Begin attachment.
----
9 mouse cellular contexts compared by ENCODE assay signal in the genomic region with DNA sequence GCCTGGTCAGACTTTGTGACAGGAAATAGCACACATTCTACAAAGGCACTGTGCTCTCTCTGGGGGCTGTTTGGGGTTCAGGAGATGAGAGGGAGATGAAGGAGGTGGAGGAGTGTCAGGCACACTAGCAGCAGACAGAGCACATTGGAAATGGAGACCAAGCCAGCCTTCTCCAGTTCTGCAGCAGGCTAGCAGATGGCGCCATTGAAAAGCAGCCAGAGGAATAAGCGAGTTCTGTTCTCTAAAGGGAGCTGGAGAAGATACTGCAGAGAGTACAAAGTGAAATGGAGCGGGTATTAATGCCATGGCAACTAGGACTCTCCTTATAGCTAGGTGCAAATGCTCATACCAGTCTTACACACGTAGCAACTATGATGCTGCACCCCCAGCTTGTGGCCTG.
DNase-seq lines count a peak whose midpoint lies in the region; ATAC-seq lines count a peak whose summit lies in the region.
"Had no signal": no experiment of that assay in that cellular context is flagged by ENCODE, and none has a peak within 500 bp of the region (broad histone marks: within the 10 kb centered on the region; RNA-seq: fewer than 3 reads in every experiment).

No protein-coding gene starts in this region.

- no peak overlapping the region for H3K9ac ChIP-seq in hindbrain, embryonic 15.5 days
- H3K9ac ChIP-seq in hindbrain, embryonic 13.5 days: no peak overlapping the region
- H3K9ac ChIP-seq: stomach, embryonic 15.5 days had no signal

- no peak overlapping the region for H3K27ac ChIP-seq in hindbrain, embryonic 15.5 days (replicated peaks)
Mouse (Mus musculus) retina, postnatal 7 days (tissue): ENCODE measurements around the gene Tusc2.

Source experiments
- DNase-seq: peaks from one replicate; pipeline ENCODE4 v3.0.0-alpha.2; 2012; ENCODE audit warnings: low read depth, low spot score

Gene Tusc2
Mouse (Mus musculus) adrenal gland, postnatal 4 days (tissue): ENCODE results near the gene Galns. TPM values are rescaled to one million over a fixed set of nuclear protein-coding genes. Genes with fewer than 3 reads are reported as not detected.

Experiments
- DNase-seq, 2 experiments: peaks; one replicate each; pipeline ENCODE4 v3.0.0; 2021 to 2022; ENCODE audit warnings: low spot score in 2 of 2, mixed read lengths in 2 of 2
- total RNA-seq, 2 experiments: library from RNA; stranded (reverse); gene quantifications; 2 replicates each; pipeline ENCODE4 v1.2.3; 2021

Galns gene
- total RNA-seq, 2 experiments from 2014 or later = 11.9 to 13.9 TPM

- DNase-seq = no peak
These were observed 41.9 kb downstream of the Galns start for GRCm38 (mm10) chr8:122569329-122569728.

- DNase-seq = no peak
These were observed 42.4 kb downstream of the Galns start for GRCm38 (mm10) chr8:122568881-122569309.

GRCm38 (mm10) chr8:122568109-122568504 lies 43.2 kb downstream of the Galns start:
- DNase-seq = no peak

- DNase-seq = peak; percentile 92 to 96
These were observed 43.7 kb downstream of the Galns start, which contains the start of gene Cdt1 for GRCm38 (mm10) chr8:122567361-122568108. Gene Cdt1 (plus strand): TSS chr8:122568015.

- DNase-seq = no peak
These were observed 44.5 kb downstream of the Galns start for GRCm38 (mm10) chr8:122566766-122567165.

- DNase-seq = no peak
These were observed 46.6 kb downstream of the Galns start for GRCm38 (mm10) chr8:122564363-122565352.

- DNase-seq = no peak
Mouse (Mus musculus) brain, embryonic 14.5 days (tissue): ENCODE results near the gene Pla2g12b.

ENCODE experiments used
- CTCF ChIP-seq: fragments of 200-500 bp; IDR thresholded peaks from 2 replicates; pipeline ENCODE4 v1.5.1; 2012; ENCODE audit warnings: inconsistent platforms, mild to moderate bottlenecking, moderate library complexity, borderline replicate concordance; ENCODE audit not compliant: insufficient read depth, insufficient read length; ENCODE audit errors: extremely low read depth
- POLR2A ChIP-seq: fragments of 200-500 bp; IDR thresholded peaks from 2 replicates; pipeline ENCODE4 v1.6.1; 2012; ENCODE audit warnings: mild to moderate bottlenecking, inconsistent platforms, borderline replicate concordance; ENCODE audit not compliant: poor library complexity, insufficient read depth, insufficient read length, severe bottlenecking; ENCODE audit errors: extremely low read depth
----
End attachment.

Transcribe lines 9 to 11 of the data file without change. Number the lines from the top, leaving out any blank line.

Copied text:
Mouse (Mus musculus) retina, postnatal 7 days (tissue): ENCODE measurements around the gene Tusc2.

Source experiments
- DNase-seq: peaks from one replicate; pipeline ENCODE4 v3.0.0-alpha.2; 2012; ENCODE audit warnings: low read depth, low spot score